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The Emergence of Human Capital Promoting Institutions in the Process of Development

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  • Oded Galor

    (Brown Universitty)

  • Omer Moav

    (Hebrew University)

  • Dietrich Vollrath

    (University of Houston)

Abstract

This research suggests that favorable geographical conditions, that were inherently associated with inequality in the distribution of land ownership, adversely affected the implementation of human capital promoting institutions (e.g., public schooling and child labor regulations), and thus the pace and the nature of the transition from an agricultural to an industrial economy, contributing to the emergence of the Great Divergence in income per capita across countries.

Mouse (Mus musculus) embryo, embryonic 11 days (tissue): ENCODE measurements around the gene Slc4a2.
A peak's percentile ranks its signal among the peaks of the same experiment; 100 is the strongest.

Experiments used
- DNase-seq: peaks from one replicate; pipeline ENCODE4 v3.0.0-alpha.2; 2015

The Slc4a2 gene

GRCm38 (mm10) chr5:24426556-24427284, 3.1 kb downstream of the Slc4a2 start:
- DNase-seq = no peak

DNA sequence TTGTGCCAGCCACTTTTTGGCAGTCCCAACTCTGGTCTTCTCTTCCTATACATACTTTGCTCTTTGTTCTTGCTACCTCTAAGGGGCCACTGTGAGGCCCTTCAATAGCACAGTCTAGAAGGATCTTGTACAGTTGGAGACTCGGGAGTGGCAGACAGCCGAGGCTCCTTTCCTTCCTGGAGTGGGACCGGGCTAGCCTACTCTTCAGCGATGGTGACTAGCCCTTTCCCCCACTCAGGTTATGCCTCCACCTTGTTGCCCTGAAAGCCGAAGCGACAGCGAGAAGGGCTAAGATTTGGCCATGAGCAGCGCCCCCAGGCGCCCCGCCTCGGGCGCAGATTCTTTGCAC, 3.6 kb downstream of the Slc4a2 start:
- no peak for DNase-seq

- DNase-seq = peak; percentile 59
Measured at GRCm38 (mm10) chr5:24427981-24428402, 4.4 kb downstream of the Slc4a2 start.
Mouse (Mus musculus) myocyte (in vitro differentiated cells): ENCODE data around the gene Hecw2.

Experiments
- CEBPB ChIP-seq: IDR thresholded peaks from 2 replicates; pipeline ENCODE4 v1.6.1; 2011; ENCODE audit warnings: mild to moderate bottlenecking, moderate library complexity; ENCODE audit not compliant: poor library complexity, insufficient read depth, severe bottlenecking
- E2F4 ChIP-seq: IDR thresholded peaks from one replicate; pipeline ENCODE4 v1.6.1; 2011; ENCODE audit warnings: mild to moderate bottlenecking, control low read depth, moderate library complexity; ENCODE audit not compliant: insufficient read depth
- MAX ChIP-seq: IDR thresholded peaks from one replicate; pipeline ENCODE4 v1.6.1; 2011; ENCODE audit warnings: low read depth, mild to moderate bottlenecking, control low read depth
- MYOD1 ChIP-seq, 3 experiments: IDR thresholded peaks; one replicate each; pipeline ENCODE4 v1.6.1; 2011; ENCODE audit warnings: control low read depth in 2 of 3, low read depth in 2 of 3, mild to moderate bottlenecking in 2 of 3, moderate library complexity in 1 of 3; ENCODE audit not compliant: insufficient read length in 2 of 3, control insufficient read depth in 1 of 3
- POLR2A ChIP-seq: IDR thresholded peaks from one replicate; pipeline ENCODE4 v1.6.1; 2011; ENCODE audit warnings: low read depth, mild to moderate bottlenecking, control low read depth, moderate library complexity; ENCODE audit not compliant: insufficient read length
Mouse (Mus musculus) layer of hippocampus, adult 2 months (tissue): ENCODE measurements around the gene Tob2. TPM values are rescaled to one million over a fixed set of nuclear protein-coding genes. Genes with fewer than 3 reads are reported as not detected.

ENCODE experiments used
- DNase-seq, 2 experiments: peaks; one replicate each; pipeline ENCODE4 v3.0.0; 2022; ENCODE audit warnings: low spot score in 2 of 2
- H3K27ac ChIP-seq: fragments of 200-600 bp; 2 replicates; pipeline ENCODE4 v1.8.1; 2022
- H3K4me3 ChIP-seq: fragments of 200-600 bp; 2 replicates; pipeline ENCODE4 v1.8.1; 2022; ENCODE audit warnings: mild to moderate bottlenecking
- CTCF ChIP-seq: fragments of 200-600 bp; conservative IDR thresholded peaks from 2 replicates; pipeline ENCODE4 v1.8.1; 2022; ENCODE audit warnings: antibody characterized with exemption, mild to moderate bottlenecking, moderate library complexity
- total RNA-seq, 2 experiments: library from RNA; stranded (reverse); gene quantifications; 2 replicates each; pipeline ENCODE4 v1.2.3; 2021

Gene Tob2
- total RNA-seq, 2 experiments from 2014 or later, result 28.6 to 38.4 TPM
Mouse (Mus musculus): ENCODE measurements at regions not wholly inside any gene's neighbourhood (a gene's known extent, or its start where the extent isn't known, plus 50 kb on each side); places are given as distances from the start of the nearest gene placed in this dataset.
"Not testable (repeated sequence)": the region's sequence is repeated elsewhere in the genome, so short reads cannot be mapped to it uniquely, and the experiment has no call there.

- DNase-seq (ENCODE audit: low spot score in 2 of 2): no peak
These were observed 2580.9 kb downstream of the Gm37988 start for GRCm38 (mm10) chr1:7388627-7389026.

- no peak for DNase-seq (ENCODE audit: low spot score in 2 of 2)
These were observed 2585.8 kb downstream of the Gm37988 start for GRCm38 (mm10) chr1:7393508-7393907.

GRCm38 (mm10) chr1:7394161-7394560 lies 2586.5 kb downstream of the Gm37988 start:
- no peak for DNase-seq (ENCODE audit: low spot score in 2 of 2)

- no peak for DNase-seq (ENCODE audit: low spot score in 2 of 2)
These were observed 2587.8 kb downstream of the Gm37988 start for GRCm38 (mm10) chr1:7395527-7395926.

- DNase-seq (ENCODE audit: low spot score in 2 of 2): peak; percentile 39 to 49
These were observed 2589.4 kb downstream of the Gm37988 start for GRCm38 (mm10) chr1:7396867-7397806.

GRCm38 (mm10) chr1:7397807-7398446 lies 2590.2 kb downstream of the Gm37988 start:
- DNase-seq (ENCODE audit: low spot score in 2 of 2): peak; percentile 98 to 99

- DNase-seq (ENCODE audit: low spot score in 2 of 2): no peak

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File URL: http://128.118.178.162/eps/ge/papers/0508/0508008.pdf
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Bibliographic Info

Paper provided by EconWPA in its series GE, Growth, Math methods with number 0508008.

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Length: 30 pages
Date of creation: 29 Aug 2005
Date of revision:
Handle: RePEc:wpa:wuwpge:0508008

Note: Type of Document - pdf; pages: 30
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Web page: http://128.118.178.162

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Keywords: \QTR{it}{and Inequality; Institutions; Geography; Human capital accumulation; Growth}\medskip;

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Cited by:
  1. Bolt, Jutta & Bezemer, Dirk, 2008. "Understanding Long-Run African Growth: Colonial Institutions or Colonial Education? Evidence from a New Data Set," MPRA Paper 7029, University Library of Munich, Germany.

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